Read More: 4,746,560 searches
This is how many times this came up when people searched “self-improvement” at the beginning of the New Year. Over 4 million searches for how simply reading more everyday positively influences our life.
With that being said, every single year I have had some sort of “read more” on my goals for the year. Whether that be to read every night before I go to bed, join a book club, or to just read a book a month, it always makes the list, but it never happens. I am a fast reader, love reading, and always have, so why is it that I can never get myself to do it?
To put it plainly, I get distracted. Books and words are not as flashy as so many of the things in our daily life, and because it can’t fight hard for our attention, it often loses. This is why we have to fight for it.
Reading is something that is all around, so good for us. Not only does it increase our vocabulary, communication, analytics, and memory, but studies have shown that it always increases one’s level to have empathy with one another. They even say that by reading fiction novels, people are better able to see the world through other people’ eyes more easily.
I recently read this fascinating article on TIME.com about how important it is not only for people to read, but even more so how they read. “Human beings were never born to read,” states Maryanna Wolf, the director of the Center for Reading and Language Research at Tufts University. Our brains were not necessarily created to be able to read written words, but more so to understand and process the spoken. The “reading circuits” as she calls them, are circuits that initially had a different purpose in life, but we have shaped them into being used for reading. With that being said though, these are things that can easily atrophy if we are not using them intentionally and frequently.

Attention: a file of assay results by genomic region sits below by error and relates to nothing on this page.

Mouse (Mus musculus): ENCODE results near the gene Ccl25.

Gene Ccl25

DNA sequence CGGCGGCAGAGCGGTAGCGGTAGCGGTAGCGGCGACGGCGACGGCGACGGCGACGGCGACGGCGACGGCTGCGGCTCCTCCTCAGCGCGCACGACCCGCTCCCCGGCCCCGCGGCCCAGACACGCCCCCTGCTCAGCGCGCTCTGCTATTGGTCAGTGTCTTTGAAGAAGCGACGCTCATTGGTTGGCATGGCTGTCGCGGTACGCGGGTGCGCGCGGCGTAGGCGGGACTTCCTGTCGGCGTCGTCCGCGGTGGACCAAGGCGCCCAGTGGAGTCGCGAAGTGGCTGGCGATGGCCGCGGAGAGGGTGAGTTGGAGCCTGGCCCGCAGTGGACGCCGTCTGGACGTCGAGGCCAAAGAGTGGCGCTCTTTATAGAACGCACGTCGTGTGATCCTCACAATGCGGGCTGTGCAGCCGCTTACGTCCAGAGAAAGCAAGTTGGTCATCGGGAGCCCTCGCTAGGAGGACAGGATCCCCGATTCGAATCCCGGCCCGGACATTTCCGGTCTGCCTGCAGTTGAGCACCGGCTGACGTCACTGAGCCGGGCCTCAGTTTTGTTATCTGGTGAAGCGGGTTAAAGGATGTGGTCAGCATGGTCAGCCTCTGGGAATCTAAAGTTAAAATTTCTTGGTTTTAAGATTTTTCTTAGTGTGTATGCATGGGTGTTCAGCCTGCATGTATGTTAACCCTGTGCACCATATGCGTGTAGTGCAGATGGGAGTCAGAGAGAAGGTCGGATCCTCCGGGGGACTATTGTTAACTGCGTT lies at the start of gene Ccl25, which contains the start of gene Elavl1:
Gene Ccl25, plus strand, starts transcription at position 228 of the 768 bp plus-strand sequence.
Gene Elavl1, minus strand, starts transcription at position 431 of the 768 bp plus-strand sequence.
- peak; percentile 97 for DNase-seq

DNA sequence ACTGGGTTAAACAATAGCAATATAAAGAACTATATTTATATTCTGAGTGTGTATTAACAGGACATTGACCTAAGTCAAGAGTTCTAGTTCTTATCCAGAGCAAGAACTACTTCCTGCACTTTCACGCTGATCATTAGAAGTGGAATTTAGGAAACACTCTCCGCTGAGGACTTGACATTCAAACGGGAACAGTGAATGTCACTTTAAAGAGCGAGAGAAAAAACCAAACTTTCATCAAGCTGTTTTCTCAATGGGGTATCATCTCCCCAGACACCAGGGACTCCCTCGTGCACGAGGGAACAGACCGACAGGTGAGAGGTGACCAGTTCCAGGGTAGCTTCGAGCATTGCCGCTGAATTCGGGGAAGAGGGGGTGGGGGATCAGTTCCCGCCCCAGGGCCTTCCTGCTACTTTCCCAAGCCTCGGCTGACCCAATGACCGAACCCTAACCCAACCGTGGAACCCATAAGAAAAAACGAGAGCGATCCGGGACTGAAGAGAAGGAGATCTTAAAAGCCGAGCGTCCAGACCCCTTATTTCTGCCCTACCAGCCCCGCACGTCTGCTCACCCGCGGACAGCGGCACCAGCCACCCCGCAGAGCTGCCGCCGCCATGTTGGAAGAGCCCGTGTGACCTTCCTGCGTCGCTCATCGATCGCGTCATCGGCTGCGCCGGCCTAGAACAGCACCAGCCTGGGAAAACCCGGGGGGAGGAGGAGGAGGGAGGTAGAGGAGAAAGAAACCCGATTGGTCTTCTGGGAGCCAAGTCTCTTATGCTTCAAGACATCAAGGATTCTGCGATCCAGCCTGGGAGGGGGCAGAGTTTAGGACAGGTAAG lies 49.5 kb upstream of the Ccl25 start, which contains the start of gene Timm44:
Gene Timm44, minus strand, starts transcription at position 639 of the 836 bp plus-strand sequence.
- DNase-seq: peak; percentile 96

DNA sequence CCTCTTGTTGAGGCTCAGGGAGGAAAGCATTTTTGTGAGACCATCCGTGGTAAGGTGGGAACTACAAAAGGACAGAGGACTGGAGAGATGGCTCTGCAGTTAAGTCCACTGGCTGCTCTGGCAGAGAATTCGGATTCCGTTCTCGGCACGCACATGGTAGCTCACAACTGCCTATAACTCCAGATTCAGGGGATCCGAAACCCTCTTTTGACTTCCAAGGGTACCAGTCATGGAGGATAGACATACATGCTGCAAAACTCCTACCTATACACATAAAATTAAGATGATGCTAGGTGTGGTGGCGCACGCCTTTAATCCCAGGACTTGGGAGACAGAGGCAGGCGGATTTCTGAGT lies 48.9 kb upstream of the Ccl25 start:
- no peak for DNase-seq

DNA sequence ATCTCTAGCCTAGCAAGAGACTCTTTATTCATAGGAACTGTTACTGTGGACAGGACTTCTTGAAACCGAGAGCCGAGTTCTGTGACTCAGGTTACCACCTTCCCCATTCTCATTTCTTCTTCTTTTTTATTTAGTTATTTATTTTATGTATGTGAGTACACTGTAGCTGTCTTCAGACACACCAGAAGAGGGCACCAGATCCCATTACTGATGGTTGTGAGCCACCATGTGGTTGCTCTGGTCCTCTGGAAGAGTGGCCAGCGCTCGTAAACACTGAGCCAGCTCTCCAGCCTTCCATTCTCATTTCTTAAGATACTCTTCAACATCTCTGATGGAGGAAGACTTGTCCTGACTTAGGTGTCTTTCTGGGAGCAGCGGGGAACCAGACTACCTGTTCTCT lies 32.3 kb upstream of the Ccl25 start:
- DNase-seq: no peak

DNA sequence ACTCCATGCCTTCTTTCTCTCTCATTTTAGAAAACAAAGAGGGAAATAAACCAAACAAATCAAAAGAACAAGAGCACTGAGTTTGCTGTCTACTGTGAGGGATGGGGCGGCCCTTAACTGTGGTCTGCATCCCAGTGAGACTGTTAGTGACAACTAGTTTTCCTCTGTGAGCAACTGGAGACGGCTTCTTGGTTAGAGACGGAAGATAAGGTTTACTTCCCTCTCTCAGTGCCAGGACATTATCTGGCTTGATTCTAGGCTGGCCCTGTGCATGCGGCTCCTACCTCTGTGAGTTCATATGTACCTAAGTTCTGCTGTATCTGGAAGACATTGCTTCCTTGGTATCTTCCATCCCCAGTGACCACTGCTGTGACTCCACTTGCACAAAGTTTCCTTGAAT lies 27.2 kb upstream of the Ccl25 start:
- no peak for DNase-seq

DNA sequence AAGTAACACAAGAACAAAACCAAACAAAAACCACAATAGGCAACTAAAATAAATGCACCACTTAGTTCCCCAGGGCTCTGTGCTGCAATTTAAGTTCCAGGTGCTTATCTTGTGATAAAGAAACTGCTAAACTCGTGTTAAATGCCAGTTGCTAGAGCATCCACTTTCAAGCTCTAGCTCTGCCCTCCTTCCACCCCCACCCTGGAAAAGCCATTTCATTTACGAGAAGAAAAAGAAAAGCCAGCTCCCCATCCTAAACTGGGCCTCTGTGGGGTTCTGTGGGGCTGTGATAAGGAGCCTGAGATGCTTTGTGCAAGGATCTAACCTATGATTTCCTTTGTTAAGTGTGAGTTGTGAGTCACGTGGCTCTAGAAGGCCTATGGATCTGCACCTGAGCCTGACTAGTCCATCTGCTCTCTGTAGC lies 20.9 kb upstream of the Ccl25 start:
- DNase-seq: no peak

So, if being smarter, more empathetic, more understanding, and more articulate doesn’t encourage you to want to pick up a book, hopefully the fact that certain areas of your brain are sitting there being useless will.
Now, as stated before, amidst the busyness and chaos of life, with so many loud things calling for our attention, it is very hard to find the time to sit down with a book in hand and read uninterrupted. However, it is something that is so important, and worth the effort.
- Buy the actual book: I recently found that if I bought a physical copy of the book, I was much more likely to read it through. For one, since I had spent money on it, I wanted to get my money’s out of it. But also, seeing it lying around constantly reminded me to pick it up time and time again. I have a Kindle and love it, but when I am unmotivated, it is easy to forget about the book I are reading when it is tucked away in a screen.
* Don’t buy 3 books all at once if you have a habit for starting and not finishing books. I motivate myself to finish the one I am reading by not letting myself buy a new one until I fully complete the one at hand.
- Read a variety: Don’t limit yourself. Be open to every kind of book. You never really love until you try it. A good rule of thumb I try to go by is to go back and forth between a fiction and a non-fiction. The reason I like this so much, is because I typically read a non-fiction that is a thinker, or challenging, and those are the ones I learn from. But then, as soon as I’m finished with that, I pick up a fiction. Something a little easier to read and lighter. It helps to keep the momentum going.